The MAGA exchange-traded index fund’s founder urged MAGA leader Donald Trump to bow out of the 2024 presidential race.
Hal Lambert said he likes Trump’s policies but considers him too divisive, explaining his decision to support Ron DeSantis. Last week, Harvard CAPS/Harris polling showed Trump beating DeSantis 58–16%.
The GOP donor discounted the former president’s poll performance, noting he could only serve one more term. That makes him a lame duck president from his first day, limiting his effectiveness, Lambert opined.
Fox Businesss further reported:
Ahead of Gov. Ron DeSantis’ anticipated announcement this week, a GOP mega-donor is throwing his support toward the Florida Republican instead of former President Donald Trump.
Point Bridge Capital founder Hal Lambert explained in a FOX Business exclusive interview why he believes it’s “time [for the Republican Party] to move on” to younger leadership.
“There’s a number of reasons,” Lambert said on “Cavuto: Coast to Coast” on Tuesday. “One, Donald Trump can only serve one term. He’ll effectively be a lame duck almost on day one, if he were to win. But I don’t think he can win the general [election]. That’s the No. 2 reason. I don’t think he can win the general.”
“It’s time to move on to the next generation. And Gov. DeSantis has a vision forward versus hashing out things from the past.”
Lambert had served on Trump’s inaugural committee in 2016. In addition, he founded Point Bridge Capital, also known as “MAGA ETF,” as an exchange-traded fund that invests only in companies with employees and political action committees that support Republican candidates.
After going public with his candidate decision Monday, Lambert explained his rationale for supporting DeSantis.
“I like Donald Trump’s policies. I like what he did. I’m basing it on bringing the country back together,” Lambert said. “[Trump] is so divisive right now. If he were the nominee, this would be another situation where we’re going to have the country, our own country, battling internally against each other in a way that’s not health. y… I don’t think it’s healthy for the country to have to go through this in 2024 unnecessarily.”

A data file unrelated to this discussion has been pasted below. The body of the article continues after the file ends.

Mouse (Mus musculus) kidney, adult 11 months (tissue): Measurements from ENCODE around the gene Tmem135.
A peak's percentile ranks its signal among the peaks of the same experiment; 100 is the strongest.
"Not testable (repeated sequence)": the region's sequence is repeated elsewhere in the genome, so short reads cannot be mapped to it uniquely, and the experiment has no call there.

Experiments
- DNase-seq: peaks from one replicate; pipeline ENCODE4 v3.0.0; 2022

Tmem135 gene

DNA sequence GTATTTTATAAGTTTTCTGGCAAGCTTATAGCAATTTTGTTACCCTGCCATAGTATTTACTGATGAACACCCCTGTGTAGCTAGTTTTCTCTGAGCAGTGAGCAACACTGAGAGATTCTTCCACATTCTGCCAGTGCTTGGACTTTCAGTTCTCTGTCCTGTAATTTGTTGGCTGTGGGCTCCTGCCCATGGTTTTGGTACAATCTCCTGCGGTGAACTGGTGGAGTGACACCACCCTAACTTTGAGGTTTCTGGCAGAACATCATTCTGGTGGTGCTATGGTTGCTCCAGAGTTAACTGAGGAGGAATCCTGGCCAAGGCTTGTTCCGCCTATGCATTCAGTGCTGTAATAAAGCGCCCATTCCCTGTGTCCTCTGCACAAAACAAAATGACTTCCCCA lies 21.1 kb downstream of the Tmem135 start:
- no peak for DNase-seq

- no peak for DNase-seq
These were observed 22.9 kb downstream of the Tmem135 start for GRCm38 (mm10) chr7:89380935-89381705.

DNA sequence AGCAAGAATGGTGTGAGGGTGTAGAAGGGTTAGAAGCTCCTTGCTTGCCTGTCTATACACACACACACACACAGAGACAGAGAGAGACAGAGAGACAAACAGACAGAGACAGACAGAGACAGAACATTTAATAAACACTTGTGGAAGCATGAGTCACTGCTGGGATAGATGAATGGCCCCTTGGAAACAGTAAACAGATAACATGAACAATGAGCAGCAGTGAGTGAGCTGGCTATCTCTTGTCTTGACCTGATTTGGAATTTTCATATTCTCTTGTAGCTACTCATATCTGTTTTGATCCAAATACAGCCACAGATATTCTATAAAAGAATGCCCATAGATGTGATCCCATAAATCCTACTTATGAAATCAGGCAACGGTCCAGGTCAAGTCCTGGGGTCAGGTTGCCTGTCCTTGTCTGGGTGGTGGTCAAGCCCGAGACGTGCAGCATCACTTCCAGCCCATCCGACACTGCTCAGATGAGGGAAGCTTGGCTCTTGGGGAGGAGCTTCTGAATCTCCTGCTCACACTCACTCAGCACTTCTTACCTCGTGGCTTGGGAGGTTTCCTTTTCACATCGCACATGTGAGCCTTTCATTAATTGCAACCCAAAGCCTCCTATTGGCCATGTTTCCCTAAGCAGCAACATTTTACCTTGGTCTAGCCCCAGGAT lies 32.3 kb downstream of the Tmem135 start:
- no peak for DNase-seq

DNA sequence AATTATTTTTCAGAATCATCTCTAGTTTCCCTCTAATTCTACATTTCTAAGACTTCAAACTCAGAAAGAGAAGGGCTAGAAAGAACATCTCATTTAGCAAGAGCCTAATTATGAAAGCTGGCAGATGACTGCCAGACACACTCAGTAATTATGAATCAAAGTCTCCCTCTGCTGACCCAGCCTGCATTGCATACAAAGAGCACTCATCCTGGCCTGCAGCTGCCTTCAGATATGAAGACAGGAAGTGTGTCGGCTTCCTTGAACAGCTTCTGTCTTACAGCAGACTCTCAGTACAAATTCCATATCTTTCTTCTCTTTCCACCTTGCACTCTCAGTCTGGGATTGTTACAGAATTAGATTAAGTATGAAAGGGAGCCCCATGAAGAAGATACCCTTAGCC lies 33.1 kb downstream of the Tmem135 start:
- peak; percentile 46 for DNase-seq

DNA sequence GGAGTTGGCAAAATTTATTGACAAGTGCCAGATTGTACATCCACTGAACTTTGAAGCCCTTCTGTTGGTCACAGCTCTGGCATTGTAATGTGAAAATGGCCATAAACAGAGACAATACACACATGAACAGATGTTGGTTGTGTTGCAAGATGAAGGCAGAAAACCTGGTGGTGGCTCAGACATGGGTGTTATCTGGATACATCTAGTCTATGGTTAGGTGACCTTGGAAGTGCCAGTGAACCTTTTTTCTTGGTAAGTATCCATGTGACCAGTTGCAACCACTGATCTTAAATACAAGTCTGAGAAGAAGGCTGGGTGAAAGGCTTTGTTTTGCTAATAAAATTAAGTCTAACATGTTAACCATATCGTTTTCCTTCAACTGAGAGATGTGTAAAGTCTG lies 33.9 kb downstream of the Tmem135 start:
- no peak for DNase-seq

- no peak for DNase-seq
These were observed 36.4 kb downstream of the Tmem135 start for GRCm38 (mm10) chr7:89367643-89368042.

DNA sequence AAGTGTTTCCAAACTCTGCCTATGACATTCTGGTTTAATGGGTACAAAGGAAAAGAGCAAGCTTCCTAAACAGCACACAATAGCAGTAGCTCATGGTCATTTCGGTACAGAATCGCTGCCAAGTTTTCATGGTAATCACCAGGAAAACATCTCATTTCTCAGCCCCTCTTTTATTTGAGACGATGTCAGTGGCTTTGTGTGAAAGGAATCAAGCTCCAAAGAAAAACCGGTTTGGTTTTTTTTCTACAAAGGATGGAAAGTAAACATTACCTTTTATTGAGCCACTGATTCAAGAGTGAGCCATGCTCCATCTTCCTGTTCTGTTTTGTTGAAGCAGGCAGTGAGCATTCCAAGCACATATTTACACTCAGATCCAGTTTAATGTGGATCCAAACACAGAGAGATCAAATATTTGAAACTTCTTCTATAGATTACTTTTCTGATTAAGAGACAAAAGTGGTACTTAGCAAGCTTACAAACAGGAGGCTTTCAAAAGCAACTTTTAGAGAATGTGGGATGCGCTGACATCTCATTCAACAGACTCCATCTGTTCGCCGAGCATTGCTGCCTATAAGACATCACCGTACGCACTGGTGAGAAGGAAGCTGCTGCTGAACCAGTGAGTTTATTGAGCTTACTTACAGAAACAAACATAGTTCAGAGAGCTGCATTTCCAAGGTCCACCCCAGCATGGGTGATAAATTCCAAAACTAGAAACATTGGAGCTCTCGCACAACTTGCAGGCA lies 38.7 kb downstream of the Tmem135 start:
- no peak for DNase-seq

“We have a candidate in Ron DeSantis that can win, that has a record, that’s conservative, that’s the next generation. Why go through this unnecessary kind of hatred of each other in the country?”
In a Harvard CAPS/Harris poll from last week, 58% of Republican voters favored Trump while 16% supported DeSantis for the GOP nomination. Lambert argues that Trump has “peaked” in the polls, and DeSantis is poised to close the gap quickly.
“I don’t think that’s that great in the Republican primary. I mean, he’s the former president and yet basically half of the party would prefer someone else,” Lambert said.
He also said DeSantis brings a positive conservative record on which to run, especially in light of his second-term gubernatorial victory in the 2022 election, which he sealed by almost 20 points.
“He’s done it because he’s been a good governor, and he’s got a lot of legislation passed, whether it’s on schools and having freedom of school choice, whether it’s on immigration, whether it’s on mundane things like insurance reform. He’s done a lot of great things in Florida. So, he has a record. He’s been able to get things done, and he’ll run on that,” Lambert said.
DeSantis has faced criticism for the Disney battle, but Lambert said the move is simply a “state issue” that would not be a problem at the federal level.
“I don’t think [DeSantis] would ever do this at a federal level, and I certainly wouldn’t recommend it. But states have a right to work with the companies that are in their state,” he said.
“The fact that they’re not going to have 2,000 additional employees of Disney in the state, I don’t think it’s going to move the needle. It’s a headline. And I don’t think that he’s going to back away from the stance on Disney.”
In outlining his support for DeSantis, Lambert urged Trump to “drop out” of the 2024 race.
“I think Donald Trump should drop out of the race, quite frankly, for the better of the country,” he said.
“Everyone said in 2016 he couldn’t get elected, but he was running against Hillary Clinton, which people hated. People hated Hillary Clinton. Even her own party didn’t really like her. It’s kind of a similar situation. So, Trump wasn’t hated in 2016 by the left the way he is today,” he said. “The big difference is the four years that he served and then afterward and what’s going on, he’s created a situation where many, many people simply hate him, and he’s not going to win them over.”
Fox News Digital reached out to Trump and his campaign but did not immediately hear back.
Lambert said he plans to do “everything I can” to help DeSantis get the Republican nomination once he formally announces his bid this week.
“If you look at a DeSantis-versus-Biden, it’s a very stark contrast,” he said. “It’s the next generation moving forward. I think that’s what the American people are ultimately going to decide that they want to have. I just don’t think we want to see a Biden-Trump reelection battle.”